Module I > Section II

The History of Industry Mediation in Campaigns

Political groups, candidates and civil society have always adapted their influence strategies to new technologies including the printing press, radio, television, email, social media and direct messaging channels. With each change in technology, the political processes change, too. This section explores how technologies and the mediators of our communications have changed the nature of influence over the last 100 years.

When political groups engage with technologies for the purpose of influence, they often engage with industry professionals. These technology experts don’t just play the role of controllers, but also have qualitative input into the content, frequency and style of messaging that happens through these channels. The professionals perform different functions in the political process: they might control and manage the use of the technologies, mediate between citizens' voices and political groups, or provide strategy and direction for how to engage with technology.

Questions to Reflect

If you think about a 'typical' political advertisement, where do you find the advertisement? What are the key features of it? What about if you consider a political advertisement from five years ago? How about ten? Think about your existing impressions of political advertisements as you continue through the section.

The role of mediators has changed as technology has developed:

Printing Press and Traditional Media

The development of the printing press made it possible to produce large quantities of newspapers and magazines to be made available to the public. The professionals that manage these print media are usually editors, reporters and journalists. The media can play various roles to not only communicate politicians’ values and policies, but also hold them to account. The accountability and transparency of political elites are integral to the functioning of most political systems.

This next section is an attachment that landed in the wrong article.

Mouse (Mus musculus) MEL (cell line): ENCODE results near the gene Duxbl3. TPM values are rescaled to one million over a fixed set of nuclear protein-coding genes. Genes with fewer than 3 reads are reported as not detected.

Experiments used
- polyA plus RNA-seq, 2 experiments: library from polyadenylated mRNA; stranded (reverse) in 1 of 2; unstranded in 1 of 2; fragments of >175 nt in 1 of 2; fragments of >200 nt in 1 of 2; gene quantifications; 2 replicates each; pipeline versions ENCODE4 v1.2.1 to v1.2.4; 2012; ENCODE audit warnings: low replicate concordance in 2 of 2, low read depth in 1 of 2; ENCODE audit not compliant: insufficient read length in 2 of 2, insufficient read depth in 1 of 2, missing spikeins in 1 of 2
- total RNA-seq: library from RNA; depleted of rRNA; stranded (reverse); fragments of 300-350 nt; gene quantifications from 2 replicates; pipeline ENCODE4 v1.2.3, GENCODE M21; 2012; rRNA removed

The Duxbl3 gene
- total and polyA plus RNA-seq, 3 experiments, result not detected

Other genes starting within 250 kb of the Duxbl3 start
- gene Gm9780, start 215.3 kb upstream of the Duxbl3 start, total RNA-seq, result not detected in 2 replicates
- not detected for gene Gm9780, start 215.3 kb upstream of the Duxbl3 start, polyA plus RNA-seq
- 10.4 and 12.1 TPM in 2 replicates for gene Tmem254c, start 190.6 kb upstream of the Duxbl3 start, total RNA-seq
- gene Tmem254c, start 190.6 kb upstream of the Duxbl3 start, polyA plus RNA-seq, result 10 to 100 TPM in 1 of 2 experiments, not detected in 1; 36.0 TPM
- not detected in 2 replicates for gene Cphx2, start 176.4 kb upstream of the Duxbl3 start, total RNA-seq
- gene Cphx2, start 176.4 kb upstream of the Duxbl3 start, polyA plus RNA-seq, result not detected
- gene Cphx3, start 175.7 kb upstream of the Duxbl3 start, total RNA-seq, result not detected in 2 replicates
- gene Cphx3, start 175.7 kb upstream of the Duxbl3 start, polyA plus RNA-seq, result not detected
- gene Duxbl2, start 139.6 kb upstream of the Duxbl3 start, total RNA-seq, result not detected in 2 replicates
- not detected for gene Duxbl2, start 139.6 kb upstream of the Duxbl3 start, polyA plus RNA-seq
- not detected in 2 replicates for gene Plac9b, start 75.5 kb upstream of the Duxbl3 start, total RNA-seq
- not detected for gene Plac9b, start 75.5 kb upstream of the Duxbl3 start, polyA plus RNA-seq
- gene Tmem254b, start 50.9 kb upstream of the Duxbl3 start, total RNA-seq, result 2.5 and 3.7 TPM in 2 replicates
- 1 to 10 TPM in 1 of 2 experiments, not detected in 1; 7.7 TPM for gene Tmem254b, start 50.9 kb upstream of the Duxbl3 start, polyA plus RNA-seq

Television and Radio

Media and journalism professionals also utilise the introduction of television and radio into homes through news programs. Furthermore, political campaigns and candidates changed their approach to political influence to incorporate visual elements that television provided. For example, political parties paid more attention to their clothes and the surroundings such as backgrounds at their conferences and the neighbourhoods in which they appear in interviews. Television and radio also saw an introduction of advertising space to be used by political parties.

In Practice

In the United Kingdom, official radio and television broadcasts are called Party Political Broadcast. Parties are not allowed to purchase advertising space; instead, they are allocated broadcast slots free of charge on broadcast channels using a formula set by Parliament that ensures a fair distribution across different parties. Below you can see a political election broadcast from the Labour Party in 1997, an election year in which the Labour Party won by a landslide.

Labour Party Election Broadcast 28 April 1997, Source: